Bone diseases affect over 53 million people in United States. Low bone density and high bone density are two malfunctions that lead to osteoporosis and osteopetrosis, respectively. The last one is a rare disease affecting only 1250 adults in USA. Bone resorption relies on the recruitment of the Vacuolar H+-ATPases (V-ATPases) of osteoclasts for the acidification of the local extracellular environment to dissolve bone minerals. V-ATPases, membrane proton pumps, are highly conserved from yeast to humans and could serve as an effective therapeutic approach to reverse V-ATPase malfunction. V-ATPase is a multi-subunit molecular complex, where inter-subunit interactions are important for its function. Therefore, we hypothesize that by unraveling the V-ATPase's mechanism of action and identifying potential inhibitor binding sites, we could target bone resorption related diseases by structure-guided drug design. Using the yeast V-ATPase as a model system, we will identify the mechanism of action of known V-ATPases inhibitors: bafilomycin and concanamycin and luteolin. Currently, the mechanism of inhibition of these molecules is largely unknown mainly due to the lack of structural information of V-ATPase, which hinders de novo drug development efforts. Recently, the atomistic views of the yeast V-ATPase at three different functional states have been solved. To complement the published structural information of the yeast V-ATPase, the PI and his team propose to apply a hybrid approach composed of state-of-the-art fluorescence spectroscopic methods at a single molecular level in combination with computational modeling to determine inter-subunit interactions in the yeast V-ATPase to uncover the mechanism of inhibition of the mentioned inhibitors. The long-term goals is to help develop small- molecules that specifically target osteoclast specific V-ATPase as a direct therapeutic approach against bone diseases. With a track record in single molecule experiments delineating the structure-function relationship of large molecular complexes and membrane receptors, the PI and his research team are uniquely positioned to pursue the following specific aims: (1) Elucidate the interdomain motions between different subunits of the V- ATPase during the ATP hydrolysis cycle; (2) Determine the binding sites of existing small molecule effector; and (3) Determine the inhibition mechanism of existing small molecule effectors. The proposed project will use the computational and simulation COBRE CORE B to build structural models based on a hybrid experimental and computational approach. In addition, this project will use the microfabrication CORE C to develop custom- built microfluidic devices for studying the kinetic response of the V-ATPase at a single molecular level. Successful completion of the research project will support the PI and his team to establish the proof of concept as they transition into the study of the structure, dynamics and functions of human osteoclast-specific V- ATPase; thus, paving the molecular foundation for structure-based drug design to find novel potent inhibitors or promoters targeting various bone related diseases.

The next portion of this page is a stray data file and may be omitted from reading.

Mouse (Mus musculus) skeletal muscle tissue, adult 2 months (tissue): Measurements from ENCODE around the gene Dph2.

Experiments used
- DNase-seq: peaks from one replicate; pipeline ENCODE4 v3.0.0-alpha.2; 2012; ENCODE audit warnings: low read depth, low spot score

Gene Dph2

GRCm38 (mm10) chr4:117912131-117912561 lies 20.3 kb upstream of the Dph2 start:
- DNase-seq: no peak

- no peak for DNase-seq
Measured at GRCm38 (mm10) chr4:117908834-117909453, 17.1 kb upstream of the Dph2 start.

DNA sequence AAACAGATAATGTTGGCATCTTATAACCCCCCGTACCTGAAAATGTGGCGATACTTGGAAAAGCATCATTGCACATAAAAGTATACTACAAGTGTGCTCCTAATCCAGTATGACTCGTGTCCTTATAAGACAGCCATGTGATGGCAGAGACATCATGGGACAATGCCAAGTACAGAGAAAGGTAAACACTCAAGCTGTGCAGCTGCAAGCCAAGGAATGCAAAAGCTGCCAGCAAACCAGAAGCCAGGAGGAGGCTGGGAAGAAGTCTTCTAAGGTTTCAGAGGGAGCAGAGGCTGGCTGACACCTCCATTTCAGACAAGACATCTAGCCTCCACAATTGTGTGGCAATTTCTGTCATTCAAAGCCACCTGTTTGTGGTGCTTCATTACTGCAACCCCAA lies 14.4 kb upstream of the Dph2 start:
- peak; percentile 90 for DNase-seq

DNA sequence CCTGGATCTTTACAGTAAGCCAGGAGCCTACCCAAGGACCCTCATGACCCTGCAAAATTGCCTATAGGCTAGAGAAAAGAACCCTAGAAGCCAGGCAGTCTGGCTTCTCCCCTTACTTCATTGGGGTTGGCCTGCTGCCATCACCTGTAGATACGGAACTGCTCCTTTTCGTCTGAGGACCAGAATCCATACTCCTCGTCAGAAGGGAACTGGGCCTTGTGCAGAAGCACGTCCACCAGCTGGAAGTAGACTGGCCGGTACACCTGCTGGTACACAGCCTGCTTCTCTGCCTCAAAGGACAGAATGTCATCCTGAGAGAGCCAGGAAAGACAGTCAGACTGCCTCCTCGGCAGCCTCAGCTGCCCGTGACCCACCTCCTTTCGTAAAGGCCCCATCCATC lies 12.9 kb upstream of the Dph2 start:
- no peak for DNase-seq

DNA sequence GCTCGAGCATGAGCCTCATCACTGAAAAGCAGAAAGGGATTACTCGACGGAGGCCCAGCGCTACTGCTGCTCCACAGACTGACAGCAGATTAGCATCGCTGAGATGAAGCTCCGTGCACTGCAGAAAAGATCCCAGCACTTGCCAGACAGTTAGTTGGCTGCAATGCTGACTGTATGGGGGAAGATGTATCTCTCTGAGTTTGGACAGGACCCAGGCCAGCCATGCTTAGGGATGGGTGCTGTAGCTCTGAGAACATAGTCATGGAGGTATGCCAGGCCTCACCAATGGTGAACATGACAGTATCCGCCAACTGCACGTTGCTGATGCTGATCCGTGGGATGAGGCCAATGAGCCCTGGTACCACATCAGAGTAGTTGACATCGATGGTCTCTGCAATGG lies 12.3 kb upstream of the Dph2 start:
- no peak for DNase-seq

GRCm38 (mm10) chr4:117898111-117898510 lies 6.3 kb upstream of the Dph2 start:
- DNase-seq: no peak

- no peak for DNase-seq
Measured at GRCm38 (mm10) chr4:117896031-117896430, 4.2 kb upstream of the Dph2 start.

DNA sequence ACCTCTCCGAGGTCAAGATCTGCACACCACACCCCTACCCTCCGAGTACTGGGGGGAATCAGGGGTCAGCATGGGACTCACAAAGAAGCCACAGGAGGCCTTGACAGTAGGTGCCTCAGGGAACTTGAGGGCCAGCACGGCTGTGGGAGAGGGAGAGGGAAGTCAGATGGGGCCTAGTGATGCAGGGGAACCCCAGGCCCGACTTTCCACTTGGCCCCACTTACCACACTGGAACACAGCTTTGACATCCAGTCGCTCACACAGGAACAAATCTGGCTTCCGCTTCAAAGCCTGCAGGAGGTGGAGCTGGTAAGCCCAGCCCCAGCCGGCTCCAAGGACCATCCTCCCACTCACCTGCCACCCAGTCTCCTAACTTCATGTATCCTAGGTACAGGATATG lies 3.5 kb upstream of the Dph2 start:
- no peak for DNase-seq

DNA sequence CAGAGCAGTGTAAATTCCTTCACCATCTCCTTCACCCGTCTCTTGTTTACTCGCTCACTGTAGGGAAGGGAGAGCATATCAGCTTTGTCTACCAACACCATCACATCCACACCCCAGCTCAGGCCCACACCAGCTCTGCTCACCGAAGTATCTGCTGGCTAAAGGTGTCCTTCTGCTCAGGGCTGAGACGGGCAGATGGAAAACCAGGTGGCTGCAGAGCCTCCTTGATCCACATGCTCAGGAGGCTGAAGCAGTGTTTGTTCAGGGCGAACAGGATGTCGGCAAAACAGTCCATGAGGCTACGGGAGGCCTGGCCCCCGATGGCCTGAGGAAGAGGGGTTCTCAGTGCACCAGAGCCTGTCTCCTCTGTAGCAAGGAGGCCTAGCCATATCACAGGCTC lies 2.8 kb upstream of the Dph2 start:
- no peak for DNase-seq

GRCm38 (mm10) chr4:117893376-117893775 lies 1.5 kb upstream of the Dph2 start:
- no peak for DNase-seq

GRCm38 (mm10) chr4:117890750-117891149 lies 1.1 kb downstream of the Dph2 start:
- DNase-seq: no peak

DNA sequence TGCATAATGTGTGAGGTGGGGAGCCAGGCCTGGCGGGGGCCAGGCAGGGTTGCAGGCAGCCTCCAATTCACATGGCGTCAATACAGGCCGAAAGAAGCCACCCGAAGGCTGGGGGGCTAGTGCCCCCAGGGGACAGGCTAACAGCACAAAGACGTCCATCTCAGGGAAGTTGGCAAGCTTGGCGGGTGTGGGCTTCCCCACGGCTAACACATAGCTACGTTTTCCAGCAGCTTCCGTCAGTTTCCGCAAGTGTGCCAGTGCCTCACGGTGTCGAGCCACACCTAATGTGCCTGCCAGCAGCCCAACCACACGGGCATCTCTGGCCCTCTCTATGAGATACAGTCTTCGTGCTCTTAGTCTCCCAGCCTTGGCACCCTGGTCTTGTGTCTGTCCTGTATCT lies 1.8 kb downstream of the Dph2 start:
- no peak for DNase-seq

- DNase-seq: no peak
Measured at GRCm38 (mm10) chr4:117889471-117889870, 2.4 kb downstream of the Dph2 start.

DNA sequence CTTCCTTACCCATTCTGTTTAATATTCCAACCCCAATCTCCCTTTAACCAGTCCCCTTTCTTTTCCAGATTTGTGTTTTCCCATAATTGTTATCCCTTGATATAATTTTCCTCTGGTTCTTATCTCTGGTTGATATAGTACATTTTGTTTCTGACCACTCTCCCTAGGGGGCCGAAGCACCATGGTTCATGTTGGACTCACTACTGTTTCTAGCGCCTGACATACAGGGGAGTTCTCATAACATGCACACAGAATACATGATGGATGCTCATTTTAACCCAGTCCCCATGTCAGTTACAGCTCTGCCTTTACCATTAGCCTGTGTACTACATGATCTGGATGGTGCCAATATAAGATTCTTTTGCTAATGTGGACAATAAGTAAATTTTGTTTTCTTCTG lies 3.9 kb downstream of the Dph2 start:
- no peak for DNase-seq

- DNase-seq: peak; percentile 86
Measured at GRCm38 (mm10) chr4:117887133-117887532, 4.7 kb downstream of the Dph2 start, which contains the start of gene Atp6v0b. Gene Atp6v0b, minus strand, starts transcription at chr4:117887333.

Bone loss and other bone resorption diseases are common upon aging, and currently affecting over 53 million people in the US. We aim to study the structure and dynamics of a key molecular complex responsible for bone erosion. We will do so, by integrating experimental and computer simulations to better understand how to inhibit bone loss. The insights learned will help the development of new drugs against bone loss diseases.
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